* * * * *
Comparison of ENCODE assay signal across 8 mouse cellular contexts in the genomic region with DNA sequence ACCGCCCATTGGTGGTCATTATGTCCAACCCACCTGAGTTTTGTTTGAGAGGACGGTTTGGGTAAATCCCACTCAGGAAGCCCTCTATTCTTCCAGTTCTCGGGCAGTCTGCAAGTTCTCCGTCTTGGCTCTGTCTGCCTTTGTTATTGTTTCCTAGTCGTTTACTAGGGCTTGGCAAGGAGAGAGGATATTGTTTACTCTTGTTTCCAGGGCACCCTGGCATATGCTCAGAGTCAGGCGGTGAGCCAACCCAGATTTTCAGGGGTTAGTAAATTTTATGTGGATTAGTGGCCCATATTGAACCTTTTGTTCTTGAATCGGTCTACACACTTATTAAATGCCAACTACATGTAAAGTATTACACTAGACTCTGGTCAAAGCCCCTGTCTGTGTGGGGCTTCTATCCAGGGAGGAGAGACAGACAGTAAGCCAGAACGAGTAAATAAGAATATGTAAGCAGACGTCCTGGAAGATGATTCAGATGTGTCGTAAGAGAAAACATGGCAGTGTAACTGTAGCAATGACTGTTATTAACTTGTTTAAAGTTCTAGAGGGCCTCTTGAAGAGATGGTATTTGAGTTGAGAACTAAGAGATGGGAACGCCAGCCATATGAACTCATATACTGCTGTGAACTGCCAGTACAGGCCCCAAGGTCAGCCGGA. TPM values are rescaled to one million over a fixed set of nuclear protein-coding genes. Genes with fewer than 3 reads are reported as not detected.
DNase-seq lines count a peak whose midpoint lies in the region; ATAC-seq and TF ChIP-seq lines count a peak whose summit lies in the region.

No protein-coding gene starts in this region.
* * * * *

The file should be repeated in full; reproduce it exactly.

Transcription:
Comparison of ENCODE assay signal across 8 mouse cellular contexts in the genomic region with DNA sequence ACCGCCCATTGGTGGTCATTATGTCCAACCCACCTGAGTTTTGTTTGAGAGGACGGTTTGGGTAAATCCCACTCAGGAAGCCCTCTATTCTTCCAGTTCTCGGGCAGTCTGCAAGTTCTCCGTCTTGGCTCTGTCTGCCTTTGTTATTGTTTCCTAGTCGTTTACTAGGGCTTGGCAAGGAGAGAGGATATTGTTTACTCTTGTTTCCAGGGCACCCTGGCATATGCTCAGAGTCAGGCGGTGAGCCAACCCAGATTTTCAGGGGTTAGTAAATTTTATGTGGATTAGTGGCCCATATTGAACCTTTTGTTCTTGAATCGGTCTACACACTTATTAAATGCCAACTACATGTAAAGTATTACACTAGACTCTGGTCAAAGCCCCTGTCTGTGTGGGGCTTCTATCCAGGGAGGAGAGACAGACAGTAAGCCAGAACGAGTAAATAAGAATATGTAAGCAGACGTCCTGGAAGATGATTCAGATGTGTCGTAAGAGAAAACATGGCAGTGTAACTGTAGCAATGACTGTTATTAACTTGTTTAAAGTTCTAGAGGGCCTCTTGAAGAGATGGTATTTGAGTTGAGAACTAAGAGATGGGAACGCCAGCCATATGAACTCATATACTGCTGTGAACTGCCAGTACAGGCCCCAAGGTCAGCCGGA. TPM values are rescaled to one million over a fixed set of nuclear protein-coding genes. Genes with fewer than 3 reads are reported as not detected.
DNase-seq lines count a peak whose midpoint lies in the region; ATAC-seq and TF ChIP-seq lines count a peak whose summit lies in the region.

No protein-coding gene starts in this region.